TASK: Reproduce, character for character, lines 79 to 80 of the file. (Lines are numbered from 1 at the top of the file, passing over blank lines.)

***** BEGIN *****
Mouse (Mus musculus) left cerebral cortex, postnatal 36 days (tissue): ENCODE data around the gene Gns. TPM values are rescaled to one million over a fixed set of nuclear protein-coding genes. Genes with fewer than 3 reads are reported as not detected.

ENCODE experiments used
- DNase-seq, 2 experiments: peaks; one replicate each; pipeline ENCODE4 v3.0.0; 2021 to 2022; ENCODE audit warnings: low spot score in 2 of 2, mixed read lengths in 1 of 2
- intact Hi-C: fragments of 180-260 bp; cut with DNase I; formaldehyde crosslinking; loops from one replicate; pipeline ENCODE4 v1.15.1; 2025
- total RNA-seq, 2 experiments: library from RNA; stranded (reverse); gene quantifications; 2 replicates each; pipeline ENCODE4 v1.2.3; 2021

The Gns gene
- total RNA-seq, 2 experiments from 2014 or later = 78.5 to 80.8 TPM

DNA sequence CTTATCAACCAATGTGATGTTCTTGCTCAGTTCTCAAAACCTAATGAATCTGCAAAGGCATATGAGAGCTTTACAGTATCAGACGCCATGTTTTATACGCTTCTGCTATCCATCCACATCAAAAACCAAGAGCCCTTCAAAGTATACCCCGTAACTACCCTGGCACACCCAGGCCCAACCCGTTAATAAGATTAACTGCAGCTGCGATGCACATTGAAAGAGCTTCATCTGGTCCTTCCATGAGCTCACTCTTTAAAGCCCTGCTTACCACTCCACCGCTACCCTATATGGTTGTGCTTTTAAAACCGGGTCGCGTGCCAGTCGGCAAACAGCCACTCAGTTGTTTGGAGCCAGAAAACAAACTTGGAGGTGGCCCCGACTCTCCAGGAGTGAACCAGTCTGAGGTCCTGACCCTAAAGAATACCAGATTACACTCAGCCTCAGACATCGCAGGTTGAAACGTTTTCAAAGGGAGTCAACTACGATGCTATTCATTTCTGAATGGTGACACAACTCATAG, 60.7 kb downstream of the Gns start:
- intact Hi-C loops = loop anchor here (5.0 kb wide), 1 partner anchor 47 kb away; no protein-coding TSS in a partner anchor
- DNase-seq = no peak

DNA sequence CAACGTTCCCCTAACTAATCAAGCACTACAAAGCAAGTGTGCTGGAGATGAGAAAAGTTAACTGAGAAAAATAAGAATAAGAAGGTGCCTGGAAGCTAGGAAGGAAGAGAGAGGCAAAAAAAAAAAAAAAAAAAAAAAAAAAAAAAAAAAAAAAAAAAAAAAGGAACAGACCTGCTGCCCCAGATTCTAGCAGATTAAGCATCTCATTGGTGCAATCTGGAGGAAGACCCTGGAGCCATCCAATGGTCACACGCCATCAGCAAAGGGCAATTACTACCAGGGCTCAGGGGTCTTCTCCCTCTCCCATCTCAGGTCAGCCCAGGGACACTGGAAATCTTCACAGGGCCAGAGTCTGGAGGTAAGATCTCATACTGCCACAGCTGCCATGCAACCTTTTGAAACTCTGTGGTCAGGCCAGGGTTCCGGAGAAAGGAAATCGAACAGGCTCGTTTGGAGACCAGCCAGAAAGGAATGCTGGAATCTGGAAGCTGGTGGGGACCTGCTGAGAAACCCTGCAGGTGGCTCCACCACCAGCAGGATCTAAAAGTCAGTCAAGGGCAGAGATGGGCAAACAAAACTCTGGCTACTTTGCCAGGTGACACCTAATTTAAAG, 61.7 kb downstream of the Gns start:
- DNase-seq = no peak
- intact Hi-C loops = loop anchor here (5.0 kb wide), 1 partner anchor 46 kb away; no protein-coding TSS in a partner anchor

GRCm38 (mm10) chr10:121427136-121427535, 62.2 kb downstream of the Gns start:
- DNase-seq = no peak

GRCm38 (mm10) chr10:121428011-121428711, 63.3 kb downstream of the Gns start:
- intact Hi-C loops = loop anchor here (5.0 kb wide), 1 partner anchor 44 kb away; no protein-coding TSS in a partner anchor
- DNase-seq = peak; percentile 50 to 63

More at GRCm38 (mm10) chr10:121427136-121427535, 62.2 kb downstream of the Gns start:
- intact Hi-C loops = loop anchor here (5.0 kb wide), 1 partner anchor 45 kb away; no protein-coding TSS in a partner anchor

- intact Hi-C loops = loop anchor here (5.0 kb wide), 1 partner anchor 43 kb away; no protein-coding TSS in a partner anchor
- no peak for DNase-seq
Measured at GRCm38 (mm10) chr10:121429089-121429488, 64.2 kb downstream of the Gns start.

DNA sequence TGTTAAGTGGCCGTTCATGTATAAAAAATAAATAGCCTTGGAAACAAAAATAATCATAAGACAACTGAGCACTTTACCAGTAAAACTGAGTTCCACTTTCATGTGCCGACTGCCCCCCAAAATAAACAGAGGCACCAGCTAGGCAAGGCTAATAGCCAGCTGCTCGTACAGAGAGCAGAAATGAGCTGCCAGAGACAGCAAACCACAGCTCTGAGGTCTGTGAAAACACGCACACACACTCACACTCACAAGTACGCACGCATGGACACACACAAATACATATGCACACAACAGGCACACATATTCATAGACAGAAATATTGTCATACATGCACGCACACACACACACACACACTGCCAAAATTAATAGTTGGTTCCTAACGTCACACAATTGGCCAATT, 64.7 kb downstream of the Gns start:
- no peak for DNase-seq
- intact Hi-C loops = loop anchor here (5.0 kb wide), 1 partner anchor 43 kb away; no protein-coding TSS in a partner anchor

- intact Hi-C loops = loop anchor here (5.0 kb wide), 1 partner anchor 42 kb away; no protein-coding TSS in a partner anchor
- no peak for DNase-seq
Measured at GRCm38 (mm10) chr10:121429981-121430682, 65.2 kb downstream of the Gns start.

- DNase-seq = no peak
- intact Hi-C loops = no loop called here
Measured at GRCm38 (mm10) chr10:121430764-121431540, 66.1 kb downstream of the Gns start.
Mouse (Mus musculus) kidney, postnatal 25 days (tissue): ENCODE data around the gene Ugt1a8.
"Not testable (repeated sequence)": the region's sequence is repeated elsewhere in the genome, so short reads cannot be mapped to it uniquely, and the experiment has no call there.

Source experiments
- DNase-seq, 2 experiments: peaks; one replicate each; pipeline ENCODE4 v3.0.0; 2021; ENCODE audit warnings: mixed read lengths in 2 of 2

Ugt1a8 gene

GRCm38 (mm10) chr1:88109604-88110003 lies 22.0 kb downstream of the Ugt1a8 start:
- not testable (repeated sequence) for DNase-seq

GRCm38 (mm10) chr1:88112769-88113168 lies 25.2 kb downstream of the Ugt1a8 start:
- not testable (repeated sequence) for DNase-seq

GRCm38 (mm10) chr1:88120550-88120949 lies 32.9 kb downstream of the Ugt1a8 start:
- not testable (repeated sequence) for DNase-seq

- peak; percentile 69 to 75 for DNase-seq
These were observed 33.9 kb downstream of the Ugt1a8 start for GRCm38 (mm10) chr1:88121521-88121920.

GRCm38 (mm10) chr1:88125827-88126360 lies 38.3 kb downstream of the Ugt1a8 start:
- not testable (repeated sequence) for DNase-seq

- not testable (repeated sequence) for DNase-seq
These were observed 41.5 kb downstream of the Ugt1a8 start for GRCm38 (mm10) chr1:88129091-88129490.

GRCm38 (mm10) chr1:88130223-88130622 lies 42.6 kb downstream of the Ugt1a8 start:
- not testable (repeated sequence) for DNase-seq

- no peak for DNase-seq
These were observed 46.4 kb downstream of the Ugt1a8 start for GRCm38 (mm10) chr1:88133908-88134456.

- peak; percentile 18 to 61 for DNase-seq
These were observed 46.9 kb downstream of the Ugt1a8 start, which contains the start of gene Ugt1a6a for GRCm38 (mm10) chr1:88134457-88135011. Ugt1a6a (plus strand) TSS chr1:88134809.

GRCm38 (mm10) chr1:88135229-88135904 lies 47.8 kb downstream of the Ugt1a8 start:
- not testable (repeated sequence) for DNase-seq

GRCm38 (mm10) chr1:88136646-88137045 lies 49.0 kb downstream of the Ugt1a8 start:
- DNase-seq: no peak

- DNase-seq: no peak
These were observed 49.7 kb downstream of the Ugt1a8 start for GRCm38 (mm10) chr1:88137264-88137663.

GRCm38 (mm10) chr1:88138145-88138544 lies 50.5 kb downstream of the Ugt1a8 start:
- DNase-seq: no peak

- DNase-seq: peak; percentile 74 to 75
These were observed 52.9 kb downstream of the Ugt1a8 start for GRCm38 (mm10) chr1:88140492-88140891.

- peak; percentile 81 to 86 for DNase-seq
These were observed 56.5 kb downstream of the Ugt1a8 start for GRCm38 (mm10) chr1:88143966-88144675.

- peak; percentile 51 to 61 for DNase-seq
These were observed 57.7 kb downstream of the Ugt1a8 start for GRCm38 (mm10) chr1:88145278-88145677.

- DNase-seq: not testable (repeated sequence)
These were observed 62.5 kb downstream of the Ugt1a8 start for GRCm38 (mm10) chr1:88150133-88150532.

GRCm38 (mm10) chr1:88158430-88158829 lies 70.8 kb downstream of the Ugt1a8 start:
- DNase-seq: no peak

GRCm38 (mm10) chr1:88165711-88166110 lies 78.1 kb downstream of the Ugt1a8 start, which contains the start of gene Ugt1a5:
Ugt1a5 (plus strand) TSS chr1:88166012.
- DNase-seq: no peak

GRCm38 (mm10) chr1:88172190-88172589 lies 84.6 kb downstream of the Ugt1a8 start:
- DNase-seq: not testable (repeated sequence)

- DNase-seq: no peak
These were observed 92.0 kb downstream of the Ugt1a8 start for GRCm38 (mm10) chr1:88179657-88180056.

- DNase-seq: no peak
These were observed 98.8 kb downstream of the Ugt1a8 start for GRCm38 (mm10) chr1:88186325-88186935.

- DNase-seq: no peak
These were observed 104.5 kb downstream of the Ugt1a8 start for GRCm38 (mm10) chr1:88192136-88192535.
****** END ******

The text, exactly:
- DNase-seq: no peak
These were observed 92.0 kb downstream of the Ugt1a8 start for GRCm38 (mm10) chr1:88179657-88180056.